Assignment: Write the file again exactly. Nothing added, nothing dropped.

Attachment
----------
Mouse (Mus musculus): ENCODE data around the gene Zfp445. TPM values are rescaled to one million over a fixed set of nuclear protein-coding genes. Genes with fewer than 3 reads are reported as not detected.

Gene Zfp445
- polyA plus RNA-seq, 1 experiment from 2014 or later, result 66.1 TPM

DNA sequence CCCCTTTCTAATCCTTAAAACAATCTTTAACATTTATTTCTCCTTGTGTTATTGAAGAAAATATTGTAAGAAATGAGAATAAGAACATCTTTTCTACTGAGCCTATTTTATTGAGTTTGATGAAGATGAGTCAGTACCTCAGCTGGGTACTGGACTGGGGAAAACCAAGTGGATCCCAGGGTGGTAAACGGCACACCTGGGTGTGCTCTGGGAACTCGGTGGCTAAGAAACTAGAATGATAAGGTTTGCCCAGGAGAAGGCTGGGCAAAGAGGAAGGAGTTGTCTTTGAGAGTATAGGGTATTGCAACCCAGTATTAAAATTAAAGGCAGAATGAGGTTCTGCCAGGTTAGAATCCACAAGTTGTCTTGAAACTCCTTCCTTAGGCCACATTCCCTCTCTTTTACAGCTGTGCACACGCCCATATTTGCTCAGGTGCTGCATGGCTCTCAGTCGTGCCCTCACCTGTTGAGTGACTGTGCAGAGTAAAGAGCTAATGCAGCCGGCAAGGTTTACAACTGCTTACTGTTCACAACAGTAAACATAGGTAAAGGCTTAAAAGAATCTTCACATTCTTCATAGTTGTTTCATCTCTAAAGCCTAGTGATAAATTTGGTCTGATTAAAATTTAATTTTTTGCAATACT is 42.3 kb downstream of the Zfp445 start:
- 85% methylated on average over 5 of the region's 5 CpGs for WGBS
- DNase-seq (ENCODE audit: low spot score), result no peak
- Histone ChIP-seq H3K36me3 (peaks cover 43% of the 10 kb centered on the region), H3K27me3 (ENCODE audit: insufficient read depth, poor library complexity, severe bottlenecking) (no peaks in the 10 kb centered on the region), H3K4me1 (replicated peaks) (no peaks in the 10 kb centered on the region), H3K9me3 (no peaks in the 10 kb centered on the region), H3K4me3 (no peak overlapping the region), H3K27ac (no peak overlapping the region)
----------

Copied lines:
Mouse (Mus musculus): ENCODE data around the gene Zfp445. TPM values are rescaled to one million over a fixed set of nuclear protein-coding genes. Genes with fewer than 3 reads are reported as not detected.

Gene Zfp445
- polyA plus RNA-seq, 1 experiment from 2014 or later, result 66.1 TPM

DNA sequence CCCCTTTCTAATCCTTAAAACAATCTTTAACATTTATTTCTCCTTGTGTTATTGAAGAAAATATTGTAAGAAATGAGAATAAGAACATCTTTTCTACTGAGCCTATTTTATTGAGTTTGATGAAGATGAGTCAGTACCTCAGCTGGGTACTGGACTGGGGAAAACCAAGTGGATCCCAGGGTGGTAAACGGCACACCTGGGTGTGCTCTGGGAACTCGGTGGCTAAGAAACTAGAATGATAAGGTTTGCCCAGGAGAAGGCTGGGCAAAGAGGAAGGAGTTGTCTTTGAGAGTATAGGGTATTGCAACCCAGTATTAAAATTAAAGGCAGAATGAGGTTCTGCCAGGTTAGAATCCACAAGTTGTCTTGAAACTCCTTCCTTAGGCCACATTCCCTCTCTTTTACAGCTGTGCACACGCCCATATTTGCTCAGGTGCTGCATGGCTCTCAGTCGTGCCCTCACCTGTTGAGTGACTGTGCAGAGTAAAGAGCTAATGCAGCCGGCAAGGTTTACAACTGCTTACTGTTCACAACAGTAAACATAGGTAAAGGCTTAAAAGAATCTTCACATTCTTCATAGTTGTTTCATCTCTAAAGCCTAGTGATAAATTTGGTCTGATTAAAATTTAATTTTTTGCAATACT is 42.3 kb downstream of the Zfp445 start:
- 85% methylated on average over 5 of the region's 5 CpGs for WGBS
- DNase-seq (ENCODE audit: low spot score), result no peak
- Histone ChIP-seq H3K36me3 (peaks cover 43% of the 10 kb centered on the region), H3K27me3 (ENCODE audit: insufficient read depth, poor library complexity, severe bottlenecking) (no peaks in the 10 kb centered on the region), H3K4me1 (replicated peaks) (no peaks in the 10 kb centered on the region), H3K9me3 (no peaks in the 10 kb centered on the region), H3K4me3 (no peak overlapping the region), H3K27ac (no peak overlapping the region)